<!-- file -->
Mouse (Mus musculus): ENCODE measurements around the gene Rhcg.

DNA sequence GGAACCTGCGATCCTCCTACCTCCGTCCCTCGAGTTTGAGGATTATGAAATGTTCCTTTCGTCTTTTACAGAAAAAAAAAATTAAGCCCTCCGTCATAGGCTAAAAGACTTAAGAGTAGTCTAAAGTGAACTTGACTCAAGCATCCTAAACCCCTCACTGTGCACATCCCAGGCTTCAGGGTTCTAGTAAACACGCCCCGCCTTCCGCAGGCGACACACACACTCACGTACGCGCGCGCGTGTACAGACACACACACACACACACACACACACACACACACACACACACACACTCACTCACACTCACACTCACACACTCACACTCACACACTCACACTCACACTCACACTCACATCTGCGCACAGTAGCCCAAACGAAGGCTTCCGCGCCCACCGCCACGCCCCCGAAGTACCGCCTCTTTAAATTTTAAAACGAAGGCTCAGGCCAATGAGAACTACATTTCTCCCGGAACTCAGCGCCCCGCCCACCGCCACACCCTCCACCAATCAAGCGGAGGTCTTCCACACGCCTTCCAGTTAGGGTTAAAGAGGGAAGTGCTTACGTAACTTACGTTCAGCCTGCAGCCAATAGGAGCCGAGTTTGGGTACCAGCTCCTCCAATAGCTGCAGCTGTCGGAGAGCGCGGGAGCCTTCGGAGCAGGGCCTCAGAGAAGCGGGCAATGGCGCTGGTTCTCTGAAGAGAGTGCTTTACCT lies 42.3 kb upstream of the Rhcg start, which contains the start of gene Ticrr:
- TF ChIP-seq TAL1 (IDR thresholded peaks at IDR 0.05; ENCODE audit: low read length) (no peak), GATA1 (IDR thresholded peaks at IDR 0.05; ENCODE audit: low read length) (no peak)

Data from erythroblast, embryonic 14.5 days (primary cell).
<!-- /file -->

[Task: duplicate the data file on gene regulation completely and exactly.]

Mouse (Mus musculus): ENCODE measurements around the gene Rhcg.

DNA sequence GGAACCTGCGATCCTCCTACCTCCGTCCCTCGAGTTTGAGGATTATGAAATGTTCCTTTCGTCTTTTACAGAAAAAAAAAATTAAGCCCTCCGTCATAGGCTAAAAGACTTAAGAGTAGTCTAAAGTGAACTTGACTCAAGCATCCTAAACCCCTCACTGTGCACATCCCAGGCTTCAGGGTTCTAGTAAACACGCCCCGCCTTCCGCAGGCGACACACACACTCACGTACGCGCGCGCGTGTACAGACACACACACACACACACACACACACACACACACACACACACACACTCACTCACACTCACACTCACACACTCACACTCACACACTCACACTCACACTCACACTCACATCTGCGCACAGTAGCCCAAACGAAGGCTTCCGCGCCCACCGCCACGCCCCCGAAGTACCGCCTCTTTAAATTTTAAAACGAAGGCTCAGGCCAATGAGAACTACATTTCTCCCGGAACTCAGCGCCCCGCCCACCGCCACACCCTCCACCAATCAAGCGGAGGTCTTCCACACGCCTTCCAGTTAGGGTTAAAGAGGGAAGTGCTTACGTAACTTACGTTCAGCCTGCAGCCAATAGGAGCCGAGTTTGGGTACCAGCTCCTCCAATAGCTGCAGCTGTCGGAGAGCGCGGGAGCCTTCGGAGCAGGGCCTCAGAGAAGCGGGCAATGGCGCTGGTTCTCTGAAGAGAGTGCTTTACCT lies 42.3 kb upstream of the Rhcg start, which contains the start of gene Ticrr:
- TF ChIP-seq TAL1 (IDR thresholded peaks at IDR 0.05; ENCODE audit: low read length) (no peak), GATA1 (IDR thresholded peaks at IDR 0.05; ENCODE audit: low read length) (no peak)

Data from erythroblast, embryonic 14.5 days (primary cell).